The Homeless

Homeless mental patients given ‘Greyhound therapy’ from Las Vegas could get a payout

A 15-hour bus ride from Las Vegas to Sacramento, where he knew no one, also put James Flavy Coy Brown on the road to legal action,  testing the rights of mentally ill people. Brown has been reunited with his daughter in North Carolina.
A 15-hour bus ride from Las Vegas to Sacramento, where he knew no one, also put James Flavy Coy Brown on the road to legal action, testing the rights of mentally ill people. Brown has been reunited with his daughter in North Carolina. The Sacramento Bee

Mentally ill people who were cast out of a Las Vegas psychiatric hospital and issued Greyhound bus tickets to cities across the country without proper consent, care or planning soon will have their day in court.

A Nevada court has ruled that James Flavy Coy Brown, whose 2013 bus trip took him to Sacramento, and potentially hundreds of others who had similar experiences, may as a group pursue damages against Rawson-Neal Psychiatric Hospital in Las Vegas, Southern Nevada Adult Mental Health Services, which oversees the hospital, and various treatment professionals.

Sacramento attorney Mark Merin filed the class-action lawsuit on behalf of Brown and others who allegedly were victims of "Greyhound therapy," or patient dumping, by the state's primary psychiatric hospital.

Martha Framsted, spokeswoman for the Nevada Department of Health and Human Services, declined Tuesday to comment on the latest legal action.

The Clark County District Court granted class-action status to the lawsuit's plaintiffs this week after years of legal wrangling. Merin now will launch an intensive search for Rawson-Neal patients, many of them homeless and psychotic, who were issued one-way Greyhound tickets by the hospital.

The Sacramento Bee documented Brown's story beginning in 2013. Subsequent investigations by the newspaper found that Rawson-Neal regularly discharged homeless patients via Greyhound bus, sometimes to places where they had never been and had no ties.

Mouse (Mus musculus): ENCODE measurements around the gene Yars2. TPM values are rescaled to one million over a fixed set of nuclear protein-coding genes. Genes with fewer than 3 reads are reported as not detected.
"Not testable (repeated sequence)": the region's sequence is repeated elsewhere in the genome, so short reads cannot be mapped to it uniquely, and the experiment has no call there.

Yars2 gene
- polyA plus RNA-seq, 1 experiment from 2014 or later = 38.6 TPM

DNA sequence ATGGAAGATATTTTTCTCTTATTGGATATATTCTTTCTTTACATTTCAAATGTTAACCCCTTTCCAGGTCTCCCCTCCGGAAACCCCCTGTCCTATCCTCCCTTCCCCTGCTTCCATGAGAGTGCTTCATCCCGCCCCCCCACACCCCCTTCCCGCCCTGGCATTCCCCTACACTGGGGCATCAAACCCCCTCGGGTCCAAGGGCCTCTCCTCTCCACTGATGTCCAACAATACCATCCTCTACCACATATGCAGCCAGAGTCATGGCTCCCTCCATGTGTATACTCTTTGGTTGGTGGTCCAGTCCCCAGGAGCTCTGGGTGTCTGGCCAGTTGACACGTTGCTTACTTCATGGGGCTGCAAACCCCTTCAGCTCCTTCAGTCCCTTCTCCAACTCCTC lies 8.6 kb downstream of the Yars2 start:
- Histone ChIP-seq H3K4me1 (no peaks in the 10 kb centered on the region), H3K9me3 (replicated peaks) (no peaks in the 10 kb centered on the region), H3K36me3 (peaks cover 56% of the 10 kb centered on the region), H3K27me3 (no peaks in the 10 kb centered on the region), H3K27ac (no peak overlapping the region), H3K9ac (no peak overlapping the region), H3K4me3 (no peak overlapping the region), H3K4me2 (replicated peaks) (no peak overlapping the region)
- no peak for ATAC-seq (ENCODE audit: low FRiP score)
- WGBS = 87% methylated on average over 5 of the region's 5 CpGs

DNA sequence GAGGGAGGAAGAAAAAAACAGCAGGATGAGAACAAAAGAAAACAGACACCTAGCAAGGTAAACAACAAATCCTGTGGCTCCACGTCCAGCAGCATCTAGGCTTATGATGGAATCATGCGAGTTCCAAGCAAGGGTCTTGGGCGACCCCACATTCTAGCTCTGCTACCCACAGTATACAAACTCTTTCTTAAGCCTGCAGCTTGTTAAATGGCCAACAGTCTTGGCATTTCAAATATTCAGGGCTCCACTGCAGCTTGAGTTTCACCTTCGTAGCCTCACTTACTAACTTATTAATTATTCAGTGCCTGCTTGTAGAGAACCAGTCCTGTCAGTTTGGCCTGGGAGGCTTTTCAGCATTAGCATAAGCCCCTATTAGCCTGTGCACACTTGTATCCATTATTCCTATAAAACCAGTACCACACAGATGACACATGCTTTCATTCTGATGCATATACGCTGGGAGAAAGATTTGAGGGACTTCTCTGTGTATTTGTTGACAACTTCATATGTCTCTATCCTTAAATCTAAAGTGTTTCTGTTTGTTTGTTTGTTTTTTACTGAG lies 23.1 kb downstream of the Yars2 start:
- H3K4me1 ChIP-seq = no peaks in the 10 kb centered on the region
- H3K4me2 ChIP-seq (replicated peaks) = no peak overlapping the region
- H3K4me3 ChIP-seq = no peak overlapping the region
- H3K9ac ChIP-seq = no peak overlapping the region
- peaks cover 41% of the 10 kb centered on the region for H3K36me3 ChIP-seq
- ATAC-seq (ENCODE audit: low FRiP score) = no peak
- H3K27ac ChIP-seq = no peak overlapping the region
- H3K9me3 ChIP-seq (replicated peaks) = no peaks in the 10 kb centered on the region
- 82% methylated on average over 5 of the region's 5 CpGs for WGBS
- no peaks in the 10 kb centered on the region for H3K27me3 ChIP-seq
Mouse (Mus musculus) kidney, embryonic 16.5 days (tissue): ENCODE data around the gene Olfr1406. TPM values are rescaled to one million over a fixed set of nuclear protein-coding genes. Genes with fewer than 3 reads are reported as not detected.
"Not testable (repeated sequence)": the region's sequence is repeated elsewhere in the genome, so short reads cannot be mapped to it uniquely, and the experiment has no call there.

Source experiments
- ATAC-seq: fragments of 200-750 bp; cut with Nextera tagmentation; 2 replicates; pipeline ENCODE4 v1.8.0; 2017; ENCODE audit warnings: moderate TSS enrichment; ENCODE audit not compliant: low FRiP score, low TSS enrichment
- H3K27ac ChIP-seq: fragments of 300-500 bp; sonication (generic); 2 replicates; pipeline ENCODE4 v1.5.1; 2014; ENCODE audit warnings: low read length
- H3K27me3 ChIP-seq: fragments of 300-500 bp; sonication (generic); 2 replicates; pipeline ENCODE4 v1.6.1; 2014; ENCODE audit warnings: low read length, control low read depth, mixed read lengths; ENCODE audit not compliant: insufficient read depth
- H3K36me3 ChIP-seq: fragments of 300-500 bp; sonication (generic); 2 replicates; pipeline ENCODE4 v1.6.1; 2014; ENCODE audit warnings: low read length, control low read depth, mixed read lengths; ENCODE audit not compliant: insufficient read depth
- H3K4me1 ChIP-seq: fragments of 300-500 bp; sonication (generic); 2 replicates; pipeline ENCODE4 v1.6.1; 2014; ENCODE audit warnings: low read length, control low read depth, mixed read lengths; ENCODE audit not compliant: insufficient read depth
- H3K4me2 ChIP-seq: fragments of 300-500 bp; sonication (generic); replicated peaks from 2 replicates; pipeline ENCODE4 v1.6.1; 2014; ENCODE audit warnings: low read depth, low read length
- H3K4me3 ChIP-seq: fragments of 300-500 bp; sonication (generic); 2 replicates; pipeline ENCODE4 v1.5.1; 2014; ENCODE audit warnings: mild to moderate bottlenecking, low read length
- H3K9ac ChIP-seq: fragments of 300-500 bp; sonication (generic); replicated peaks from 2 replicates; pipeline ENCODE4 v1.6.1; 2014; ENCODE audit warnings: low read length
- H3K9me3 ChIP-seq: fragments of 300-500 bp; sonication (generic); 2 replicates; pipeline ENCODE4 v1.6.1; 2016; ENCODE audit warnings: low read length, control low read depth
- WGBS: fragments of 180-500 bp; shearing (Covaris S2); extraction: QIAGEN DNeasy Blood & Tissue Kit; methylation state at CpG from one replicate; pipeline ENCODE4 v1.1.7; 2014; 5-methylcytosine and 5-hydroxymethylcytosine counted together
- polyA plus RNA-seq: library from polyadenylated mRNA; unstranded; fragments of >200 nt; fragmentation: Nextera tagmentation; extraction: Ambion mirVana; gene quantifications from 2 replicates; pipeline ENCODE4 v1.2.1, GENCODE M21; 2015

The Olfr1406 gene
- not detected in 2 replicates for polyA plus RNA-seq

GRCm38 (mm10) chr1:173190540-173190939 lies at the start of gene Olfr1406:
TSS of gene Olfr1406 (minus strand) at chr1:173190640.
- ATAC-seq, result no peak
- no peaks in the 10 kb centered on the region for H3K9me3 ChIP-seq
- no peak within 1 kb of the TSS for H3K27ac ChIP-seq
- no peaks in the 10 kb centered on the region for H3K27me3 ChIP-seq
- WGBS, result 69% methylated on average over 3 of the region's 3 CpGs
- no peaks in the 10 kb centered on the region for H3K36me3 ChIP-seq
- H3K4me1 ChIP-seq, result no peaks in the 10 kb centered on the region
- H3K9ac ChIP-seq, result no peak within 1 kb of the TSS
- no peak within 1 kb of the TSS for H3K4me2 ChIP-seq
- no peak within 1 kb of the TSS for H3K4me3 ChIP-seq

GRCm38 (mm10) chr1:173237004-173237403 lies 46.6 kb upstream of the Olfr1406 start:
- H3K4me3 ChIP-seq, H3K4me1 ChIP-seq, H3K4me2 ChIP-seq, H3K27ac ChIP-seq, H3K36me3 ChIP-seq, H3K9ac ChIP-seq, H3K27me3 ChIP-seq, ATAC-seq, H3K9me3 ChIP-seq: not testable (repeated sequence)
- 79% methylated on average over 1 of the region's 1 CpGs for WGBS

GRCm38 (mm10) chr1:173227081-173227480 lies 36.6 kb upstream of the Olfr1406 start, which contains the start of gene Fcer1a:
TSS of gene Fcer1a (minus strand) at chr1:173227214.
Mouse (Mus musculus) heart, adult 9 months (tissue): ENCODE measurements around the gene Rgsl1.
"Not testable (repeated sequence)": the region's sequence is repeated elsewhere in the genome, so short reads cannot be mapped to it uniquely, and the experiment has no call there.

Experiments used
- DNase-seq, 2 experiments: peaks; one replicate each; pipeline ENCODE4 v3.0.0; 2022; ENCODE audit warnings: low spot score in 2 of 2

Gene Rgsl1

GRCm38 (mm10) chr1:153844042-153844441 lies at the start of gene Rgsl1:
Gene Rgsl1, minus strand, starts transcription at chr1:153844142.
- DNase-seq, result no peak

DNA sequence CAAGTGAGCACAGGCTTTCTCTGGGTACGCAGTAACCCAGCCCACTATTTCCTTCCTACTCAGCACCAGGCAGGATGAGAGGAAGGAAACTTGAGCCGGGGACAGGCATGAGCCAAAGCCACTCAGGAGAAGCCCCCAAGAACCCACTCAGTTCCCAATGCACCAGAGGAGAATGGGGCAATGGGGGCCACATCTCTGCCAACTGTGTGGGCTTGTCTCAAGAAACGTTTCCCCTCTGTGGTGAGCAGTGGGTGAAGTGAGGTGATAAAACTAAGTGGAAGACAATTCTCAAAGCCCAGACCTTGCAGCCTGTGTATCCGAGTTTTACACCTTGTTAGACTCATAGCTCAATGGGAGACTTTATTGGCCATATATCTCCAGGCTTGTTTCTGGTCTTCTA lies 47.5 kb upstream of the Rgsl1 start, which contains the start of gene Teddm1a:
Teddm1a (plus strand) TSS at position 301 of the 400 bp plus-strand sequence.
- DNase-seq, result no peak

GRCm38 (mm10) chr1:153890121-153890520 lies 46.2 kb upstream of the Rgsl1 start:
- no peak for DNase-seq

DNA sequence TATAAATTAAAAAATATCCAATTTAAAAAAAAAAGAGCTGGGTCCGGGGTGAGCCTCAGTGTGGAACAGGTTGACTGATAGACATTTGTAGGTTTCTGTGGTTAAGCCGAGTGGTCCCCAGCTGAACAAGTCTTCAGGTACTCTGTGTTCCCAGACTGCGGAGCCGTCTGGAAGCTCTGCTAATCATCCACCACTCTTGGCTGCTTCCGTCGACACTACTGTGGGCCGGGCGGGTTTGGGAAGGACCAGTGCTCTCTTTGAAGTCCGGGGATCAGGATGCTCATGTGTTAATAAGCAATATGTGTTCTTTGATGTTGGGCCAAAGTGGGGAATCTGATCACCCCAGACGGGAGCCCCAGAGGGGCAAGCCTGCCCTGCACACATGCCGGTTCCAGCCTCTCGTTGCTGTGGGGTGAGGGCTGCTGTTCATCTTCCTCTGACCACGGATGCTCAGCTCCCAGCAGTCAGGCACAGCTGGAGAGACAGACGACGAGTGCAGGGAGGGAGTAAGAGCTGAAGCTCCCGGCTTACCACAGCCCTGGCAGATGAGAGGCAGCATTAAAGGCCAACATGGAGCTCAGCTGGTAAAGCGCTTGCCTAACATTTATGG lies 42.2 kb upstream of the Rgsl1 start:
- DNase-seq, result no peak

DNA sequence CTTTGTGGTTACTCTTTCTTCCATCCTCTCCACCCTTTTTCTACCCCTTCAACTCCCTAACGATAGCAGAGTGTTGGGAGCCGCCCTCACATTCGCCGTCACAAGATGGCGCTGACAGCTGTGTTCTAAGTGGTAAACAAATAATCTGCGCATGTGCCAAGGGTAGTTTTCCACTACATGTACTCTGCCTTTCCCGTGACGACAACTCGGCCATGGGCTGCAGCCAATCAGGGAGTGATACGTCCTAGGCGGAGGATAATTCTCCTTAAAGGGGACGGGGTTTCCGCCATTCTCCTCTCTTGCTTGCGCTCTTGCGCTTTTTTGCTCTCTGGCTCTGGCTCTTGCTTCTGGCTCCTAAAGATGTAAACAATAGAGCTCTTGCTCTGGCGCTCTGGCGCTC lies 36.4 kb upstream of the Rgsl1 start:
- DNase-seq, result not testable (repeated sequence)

Brown, who suffers from schizophrenia, was desperate and confused when he arrived in Sacramento, a place he had never visited and where he had no connections. No prior arrangements had been made for his care or housing. He told police he was advised by the Nevada psychiatric hospital to "call 911" when he arrived in the capital city.

He was on the streets for days before he was admitted to UC Davis Medical Center, and then to a group home in Sacramento. He reunited with his daughter in his home state of North Carolina for a time, and now lives in a care home there.

The Bee found that Brown's experience was not an isolated one. The newspaper discovered that Rawson-Neal bused roughly 1,500 patients out of Nevada between 2008 and 2013, a third of them to California. Some of the patients, The Bee documented, became homeless and went missing after their bus trips. Some died tragically. Some committed serious crimes in their new cities.

Rawson-Neal denied that it routinely sent patients to other cities without planning for their welfare, but federal and state investigations confirmed other cases in addition to Brown's. The hospital has said that it no longer buses people out of state without chaperones.

The Bee's stories about the busing scandal won several national journalism awards, and were a finalist for the Pulitzer Prize in investigative reporting.